Lynnfield System


Core i5 661 @ 3.33GHZ base

Core i7 750 @ 2.67GHz base


Asus P7H55-M EVO

Gigabyte GA-P55M-UD4


2 x 2GB OCZ DDR3-1600 @ 1333

2 x 2GB OCZ DDR3-1600 @ 1333


XFX Radeon HD 5850

XFX Radeon HD 5850

Hard Drive


WD Caviar Blue 640GB

Optical Drive

Asus BD-ROM / DVD+/-RW

Lite-On DVD+/-RW


Cooler Master 500W

Cooler Master 500W

The key differences in components were motherboards (Asus H55 versus Gigabyte P55) and hard drive (an SSD versus a standard rotating media drive.) None of the tests I ran were particularly storage intensive, and any power advantage due to drive differences were pretty minimal.

Non-Game Performance
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  • doron1 - Tuesday, May 4, 2010 - link

    There is a huge disparity between the advertised results in this article's Far Cry 2 and Toms Hardware's ones, in there there is practically no difference between six (!!) different cpu configurations (including some overclocked results) and the gpu used is the same hd5850..

    See for yourself

    Hope you get this cleared up as I'm kinda confused here..
  • FATCamaro - Tuesday, May 4, 2010 - link

    Mistake definitely. He has messed up somewhere, but given his amateurish level it is hard to predict where.
  • nubie - Tuesday, May 4, 2010 - link

    I am quite confused, I thought the difference between a large system and a small system was solely the motherboard, so perhaps benching them with an identical CPU would have made more sense.

    You can get a smaller PC and still use a full size ATX motherboard and graphics card (nearly twice as tall, but also about 1/4 the width)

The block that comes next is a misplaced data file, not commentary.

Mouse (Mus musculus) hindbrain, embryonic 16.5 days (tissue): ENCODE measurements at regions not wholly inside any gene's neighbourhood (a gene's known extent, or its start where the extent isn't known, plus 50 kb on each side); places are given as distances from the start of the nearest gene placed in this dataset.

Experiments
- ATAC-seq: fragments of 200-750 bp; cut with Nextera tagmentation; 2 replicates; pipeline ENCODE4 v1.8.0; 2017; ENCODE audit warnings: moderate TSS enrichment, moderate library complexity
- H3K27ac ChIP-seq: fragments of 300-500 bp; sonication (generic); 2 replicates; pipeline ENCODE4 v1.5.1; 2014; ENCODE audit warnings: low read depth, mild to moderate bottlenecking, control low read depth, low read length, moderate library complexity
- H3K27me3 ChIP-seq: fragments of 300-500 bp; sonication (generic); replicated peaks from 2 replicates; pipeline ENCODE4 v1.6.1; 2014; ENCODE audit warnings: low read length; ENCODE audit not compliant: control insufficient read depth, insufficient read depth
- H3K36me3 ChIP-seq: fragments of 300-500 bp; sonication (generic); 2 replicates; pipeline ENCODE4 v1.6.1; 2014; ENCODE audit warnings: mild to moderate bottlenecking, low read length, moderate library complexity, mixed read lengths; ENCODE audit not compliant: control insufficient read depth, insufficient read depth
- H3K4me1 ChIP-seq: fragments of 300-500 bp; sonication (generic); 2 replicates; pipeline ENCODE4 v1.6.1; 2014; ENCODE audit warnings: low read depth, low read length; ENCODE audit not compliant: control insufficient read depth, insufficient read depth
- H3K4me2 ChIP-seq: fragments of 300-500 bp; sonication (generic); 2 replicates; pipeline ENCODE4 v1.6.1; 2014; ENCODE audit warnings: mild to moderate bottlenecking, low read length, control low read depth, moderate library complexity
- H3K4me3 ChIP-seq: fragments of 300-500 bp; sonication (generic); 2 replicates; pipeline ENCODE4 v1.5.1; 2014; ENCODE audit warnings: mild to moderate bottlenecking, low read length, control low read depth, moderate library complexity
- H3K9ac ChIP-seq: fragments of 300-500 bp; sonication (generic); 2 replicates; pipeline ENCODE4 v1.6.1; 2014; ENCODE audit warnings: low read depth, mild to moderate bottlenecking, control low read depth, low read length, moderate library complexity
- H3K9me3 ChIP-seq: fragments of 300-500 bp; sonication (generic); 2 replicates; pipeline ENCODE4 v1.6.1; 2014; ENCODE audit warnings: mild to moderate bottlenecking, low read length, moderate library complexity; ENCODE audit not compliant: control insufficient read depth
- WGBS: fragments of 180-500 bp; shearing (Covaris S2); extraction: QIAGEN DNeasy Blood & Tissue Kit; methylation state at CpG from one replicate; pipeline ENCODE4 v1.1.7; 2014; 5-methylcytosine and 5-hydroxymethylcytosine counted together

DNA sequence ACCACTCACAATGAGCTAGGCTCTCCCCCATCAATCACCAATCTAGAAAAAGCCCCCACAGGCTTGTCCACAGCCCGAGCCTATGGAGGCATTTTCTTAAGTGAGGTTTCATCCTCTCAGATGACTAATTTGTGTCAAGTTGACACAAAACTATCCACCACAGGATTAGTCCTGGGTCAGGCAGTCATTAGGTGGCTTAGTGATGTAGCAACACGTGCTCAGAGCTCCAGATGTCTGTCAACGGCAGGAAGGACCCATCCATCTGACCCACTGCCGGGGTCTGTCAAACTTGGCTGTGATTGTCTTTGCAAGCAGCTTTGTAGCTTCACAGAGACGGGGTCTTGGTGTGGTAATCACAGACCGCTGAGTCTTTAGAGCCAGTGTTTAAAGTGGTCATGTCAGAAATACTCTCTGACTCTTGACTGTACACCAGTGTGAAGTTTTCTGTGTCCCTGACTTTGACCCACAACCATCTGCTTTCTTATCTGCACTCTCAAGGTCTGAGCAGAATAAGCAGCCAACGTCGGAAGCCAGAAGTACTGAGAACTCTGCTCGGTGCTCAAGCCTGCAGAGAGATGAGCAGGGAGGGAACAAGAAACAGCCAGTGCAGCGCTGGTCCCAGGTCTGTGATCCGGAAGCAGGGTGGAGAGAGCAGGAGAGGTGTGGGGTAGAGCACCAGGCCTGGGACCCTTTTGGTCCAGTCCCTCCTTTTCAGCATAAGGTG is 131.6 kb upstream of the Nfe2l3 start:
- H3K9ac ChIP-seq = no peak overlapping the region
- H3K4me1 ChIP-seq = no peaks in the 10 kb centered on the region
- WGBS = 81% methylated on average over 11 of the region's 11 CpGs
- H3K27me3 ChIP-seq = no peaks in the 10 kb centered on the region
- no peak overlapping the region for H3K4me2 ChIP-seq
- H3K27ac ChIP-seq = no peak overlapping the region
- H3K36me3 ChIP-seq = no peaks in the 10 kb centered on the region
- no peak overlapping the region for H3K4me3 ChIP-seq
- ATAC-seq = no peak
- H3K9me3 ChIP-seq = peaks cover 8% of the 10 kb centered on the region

In fact the GT3 case comes with the PSU and is only $10 dearer than the case you chose, knocking a lot off your budget. The only concession I see is that you must use a laptop-style optical drive. This is made up with the ability to run dual secondary storage drives, so you could have a small (read inexpensive) SSD for the system and a large standard drive for media/games.

    That system doesn't really nail any desirable system build metric (It should be able to hit one for >$2k). The common saying is size, performance, price, pick 2. This loses on being small (you can build using a case of half the volume with a full ATX Motherboard). Performance wise it is stuck using a different chip with concessions to performance made in the name of integrated graphics (I guess this is technically Intel's fault, they haven't released a performance version of these processors, and I assume you can put the faster chip in the small PC build?). That leaves the cost of the system. Too much. I would budget about $800 for a mini-gaming system, and it would hit nearly the same performance, enough that you wouldn't notice in-game between the two systems.